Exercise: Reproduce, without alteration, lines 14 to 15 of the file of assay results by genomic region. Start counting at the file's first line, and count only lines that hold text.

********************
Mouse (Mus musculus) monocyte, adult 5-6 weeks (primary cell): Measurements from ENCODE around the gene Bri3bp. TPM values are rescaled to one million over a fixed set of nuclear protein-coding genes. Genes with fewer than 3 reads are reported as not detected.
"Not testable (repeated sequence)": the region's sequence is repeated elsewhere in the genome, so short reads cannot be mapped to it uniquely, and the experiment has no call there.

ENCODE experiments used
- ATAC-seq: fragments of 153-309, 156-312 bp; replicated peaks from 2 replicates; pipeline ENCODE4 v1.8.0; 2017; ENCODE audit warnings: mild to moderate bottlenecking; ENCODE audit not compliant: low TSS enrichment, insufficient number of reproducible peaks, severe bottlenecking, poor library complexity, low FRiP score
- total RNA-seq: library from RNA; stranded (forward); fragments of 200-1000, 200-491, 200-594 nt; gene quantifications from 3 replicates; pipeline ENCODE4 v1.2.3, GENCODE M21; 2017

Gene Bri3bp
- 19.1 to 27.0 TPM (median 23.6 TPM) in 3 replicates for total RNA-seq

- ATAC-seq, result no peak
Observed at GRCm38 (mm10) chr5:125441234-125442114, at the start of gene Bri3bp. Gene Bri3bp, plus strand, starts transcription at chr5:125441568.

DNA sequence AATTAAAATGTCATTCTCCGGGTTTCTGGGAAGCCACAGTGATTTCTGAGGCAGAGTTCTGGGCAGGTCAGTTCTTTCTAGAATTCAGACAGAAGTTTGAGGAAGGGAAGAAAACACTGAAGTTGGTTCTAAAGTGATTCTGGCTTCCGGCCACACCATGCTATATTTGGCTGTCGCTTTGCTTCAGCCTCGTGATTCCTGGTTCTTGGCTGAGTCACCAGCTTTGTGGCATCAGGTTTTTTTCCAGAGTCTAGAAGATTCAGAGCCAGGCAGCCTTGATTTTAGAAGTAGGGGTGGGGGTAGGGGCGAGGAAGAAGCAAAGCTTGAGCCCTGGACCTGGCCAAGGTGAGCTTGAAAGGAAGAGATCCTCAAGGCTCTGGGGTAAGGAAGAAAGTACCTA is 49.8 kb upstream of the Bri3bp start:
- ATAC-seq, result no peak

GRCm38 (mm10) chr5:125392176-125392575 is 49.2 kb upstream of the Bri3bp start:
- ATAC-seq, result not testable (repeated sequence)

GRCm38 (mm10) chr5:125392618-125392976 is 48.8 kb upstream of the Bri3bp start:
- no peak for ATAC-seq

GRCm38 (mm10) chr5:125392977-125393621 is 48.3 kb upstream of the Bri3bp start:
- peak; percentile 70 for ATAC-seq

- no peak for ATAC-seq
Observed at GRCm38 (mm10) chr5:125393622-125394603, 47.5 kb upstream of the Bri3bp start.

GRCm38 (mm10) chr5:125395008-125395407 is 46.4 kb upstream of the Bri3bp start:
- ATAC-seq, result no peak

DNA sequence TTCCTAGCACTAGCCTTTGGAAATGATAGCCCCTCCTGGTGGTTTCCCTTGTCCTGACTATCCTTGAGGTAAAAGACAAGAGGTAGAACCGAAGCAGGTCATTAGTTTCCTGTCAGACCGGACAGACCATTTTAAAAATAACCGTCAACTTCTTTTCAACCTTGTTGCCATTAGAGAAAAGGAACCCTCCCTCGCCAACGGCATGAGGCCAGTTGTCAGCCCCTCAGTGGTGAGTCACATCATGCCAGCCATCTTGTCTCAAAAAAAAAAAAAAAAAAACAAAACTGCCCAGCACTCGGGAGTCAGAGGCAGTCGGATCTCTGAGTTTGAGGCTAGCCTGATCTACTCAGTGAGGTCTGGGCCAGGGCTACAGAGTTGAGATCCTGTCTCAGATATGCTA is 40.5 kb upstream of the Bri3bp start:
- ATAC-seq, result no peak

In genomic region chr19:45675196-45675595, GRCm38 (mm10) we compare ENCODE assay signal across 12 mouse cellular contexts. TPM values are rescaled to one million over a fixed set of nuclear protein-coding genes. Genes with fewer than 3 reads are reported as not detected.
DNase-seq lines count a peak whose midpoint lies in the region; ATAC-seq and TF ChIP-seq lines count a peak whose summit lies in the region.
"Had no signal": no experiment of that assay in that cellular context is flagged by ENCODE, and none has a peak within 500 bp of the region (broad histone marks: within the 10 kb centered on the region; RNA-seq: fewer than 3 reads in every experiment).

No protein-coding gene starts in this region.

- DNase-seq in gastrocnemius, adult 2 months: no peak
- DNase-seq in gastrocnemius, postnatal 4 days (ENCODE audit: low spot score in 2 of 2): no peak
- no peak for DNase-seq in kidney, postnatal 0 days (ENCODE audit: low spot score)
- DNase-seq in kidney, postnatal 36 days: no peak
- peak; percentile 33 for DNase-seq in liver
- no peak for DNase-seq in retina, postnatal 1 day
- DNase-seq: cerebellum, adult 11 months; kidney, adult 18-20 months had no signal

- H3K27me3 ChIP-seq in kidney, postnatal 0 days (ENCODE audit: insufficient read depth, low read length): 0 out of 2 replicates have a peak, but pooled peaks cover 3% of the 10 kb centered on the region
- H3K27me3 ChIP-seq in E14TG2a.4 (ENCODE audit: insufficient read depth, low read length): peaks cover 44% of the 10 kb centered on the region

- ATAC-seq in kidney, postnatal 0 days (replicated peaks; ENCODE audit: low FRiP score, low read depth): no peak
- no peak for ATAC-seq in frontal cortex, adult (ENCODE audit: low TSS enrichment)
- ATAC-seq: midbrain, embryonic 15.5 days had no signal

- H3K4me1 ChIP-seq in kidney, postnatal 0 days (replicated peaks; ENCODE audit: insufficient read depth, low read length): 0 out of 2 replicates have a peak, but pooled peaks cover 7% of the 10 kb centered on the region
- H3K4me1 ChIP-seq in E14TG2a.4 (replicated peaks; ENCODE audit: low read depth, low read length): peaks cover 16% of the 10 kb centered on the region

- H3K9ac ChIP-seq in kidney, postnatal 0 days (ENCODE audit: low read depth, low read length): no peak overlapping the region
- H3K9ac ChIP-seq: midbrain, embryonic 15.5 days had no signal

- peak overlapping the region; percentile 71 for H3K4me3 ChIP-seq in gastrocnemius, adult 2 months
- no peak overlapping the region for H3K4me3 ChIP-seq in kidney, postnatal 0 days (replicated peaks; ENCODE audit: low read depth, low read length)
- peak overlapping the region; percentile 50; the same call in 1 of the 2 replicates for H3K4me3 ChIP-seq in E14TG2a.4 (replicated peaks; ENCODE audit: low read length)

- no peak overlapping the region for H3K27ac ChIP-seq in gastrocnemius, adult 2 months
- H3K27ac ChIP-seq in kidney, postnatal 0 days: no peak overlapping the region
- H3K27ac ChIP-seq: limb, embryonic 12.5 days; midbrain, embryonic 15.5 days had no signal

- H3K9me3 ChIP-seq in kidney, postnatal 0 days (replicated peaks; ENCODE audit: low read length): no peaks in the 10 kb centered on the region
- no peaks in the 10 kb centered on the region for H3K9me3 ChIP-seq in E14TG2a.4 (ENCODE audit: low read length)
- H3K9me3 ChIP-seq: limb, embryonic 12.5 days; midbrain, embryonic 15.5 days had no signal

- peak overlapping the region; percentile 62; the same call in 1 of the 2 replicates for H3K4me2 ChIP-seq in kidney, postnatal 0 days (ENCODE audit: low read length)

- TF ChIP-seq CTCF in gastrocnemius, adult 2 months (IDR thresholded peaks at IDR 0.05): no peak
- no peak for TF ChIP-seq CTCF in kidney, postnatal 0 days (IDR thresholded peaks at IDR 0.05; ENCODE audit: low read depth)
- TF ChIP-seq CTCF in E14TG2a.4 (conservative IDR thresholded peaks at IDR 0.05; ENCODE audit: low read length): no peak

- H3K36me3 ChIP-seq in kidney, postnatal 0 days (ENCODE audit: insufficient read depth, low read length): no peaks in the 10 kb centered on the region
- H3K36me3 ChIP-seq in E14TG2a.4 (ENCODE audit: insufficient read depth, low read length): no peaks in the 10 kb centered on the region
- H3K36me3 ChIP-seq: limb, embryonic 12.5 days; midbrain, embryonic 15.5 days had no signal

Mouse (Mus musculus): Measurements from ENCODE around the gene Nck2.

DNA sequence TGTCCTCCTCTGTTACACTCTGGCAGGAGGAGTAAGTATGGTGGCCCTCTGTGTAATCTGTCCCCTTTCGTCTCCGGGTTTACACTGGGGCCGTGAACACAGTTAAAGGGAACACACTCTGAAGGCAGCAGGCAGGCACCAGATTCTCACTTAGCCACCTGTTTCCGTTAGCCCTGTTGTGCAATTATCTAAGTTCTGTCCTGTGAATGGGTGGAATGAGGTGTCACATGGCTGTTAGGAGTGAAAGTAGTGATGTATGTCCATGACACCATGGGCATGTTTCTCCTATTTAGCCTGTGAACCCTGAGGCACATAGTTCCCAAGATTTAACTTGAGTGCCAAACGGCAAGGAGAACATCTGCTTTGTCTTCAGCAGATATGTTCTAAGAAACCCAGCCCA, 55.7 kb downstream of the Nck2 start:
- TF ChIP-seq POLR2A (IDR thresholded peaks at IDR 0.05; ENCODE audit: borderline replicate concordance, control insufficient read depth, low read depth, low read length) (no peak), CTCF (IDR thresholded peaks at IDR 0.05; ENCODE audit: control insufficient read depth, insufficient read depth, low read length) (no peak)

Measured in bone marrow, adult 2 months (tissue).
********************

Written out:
GRCm38 (mm10) chr5:125392618-125392976 is 48.8 kb upstream of the Bri3bp start:
- no peak for ATAC-seq